The inventiveness of humankind cannot be underestimated. But the ability to invent does not immediately confer with it the capacity for innovation—to develop a novel solution resulting in the generation of value. Take the wonderful inventiveness on display in Japan. Not that this country is the only home of the wacky idea, but they seem to offer the best illustrations of their wackiness. After a casual survey, you will find on offer: a hay fever hat (complete with toilet-paper roll dispenser); cockroach-swatting flip-flops with an extendable handle; and a fresh air mask that requires its wearer to put a plastic bag over his or her head attached to a potted plant (also in a plastic bag.) Now, sales figures aren’t available, but it can be assumed that a number have been sold. Yes, zero is a number.
For an invention to be truly innovative, it has to meet a specific need, one that a customer (or group of customers, preferably) will be happy for you to meet. Innovation demands solutions that are meaningful, and to do that, it will require effort over time, not generated from a one-off exercise;. Lafley noted that for P&G, it meant getting the customer involved in co-creating solutions.
“Innovation is the creativity or spark combined with the connection of unlikely things, a discipline about managing it, the insight to weed out eighty percent and will to feed the remainder.” – A.G. Lafley
Together the customer and P&G team members explored different approaches to a challenge that were iterative and required an ongoing exchange of information and ideas. Where invention requires a momentary inspiration, innovation is the process of defining challenges, observing customers in order to form targeted insights, framing opportunities to explore, and developing sets of ideas that can be tested via experiments and prototyping. It is a process of divergent and convergent thinking and action in a cycle over time that achieves innovation results.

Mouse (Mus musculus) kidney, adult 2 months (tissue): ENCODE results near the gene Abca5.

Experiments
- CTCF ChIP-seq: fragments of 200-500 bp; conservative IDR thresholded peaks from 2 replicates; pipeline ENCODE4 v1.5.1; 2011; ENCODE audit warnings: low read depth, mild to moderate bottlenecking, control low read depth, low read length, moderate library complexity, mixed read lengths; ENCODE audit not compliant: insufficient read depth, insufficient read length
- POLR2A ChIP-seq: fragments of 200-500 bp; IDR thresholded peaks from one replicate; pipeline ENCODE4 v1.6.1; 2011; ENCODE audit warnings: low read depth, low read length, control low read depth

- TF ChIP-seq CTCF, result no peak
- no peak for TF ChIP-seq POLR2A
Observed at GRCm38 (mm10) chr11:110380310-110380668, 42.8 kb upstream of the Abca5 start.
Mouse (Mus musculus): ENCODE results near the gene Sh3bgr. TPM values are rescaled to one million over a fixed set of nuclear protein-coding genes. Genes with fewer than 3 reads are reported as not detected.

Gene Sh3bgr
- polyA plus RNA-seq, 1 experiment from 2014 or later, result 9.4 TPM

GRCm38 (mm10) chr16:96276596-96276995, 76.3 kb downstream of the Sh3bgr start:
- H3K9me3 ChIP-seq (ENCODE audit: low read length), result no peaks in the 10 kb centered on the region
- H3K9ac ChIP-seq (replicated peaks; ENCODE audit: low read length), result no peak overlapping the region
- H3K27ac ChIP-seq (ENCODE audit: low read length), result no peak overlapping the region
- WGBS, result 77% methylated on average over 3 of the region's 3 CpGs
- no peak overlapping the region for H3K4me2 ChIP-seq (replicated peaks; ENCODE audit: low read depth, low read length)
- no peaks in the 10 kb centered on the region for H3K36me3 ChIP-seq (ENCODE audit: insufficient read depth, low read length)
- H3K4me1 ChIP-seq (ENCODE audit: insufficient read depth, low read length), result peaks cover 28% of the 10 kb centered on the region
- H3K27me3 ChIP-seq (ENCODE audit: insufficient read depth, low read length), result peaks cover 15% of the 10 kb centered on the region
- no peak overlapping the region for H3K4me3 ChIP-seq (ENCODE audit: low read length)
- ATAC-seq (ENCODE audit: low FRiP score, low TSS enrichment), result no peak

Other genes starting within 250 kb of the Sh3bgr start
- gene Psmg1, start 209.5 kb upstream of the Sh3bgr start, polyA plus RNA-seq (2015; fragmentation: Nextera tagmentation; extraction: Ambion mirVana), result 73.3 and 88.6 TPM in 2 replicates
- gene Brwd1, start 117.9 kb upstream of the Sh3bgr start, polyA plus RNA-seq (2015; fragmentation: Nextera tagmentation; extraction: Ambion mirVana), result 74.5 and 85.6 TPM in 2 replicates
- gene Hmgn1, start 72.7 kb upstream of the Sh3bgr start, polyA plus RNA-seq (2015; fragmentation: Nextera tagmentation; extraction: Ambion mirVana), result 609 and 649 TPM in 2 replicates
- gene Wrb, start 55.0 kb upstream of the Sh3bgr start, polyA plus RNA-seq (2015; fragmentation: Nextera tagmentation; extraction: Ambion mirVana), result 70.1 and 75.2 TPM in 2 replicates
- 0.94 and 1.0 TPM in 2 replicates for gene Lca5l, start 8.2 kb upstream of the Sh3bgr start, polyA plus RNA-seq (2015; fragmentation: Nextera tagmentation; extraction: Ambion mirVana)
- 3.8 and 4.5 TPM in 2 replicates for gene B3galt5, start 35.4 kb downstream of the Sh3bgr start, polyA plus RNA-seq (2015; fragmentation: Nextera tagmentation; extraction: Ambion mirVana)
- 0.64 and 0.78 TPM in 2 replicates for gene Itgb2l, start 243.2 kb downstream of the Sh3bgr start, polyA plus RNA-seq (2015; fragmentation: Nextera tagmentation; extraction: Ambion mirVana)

Innovation is a living, breathing process
“Innovation brings discipline to creativity.” – A.G. Lafley
To achieve the breakthrough differences in solutions that most organizations look for in their innovations, the process of innovation must be attended. Outcomes depend strongly on how innovation strategy is framed and how that strategy is aligned to the operational infrastructure of the organization. Leaders play a significant role in framing the strategy and that alignment, and if it’s missing, innovation dies off quickly. It requires a disciplined vision and a will to act that is often absent, especially in those organizations who profess a desire to innovate but who cannot seem to get their act together to deliver.
“Discipline in vision—see what you need to free up in resources in order to grow.” – A.G. Lafley
Over time, with that leader discipline and operational focus, comes an organizational resilience that will enable an enterprise to reach beyond the commonplace. It will create a foundation from which risks can be taken and through which the opportunity to learn will be greater. If a company chooses to stick to the standards of its industry, the accepted norms for competition and product or service delivery, it may hope for a groundbreaking invention. That hope may be fond, but rarely fulfilled.
An organization who understands that innovation is far more than just an initial idea will work to breathe life into its early attempts. They understand that it is a process of effort applied over time— not a one-shot deal. They also recognize that an organization must support innovation across all functional areas, and that it is a participatory exploration, not the domain of a lone hero. Inspiration is not enough; unless ideas breathe, the wait for innovation will leave you blue in the face.
Andrew [Drew] Marshall is the Principal of Primed Associates, LLC, a consulting firm based in Princeton Junction, New Jersey focused on improving the culture of innovation within their clients.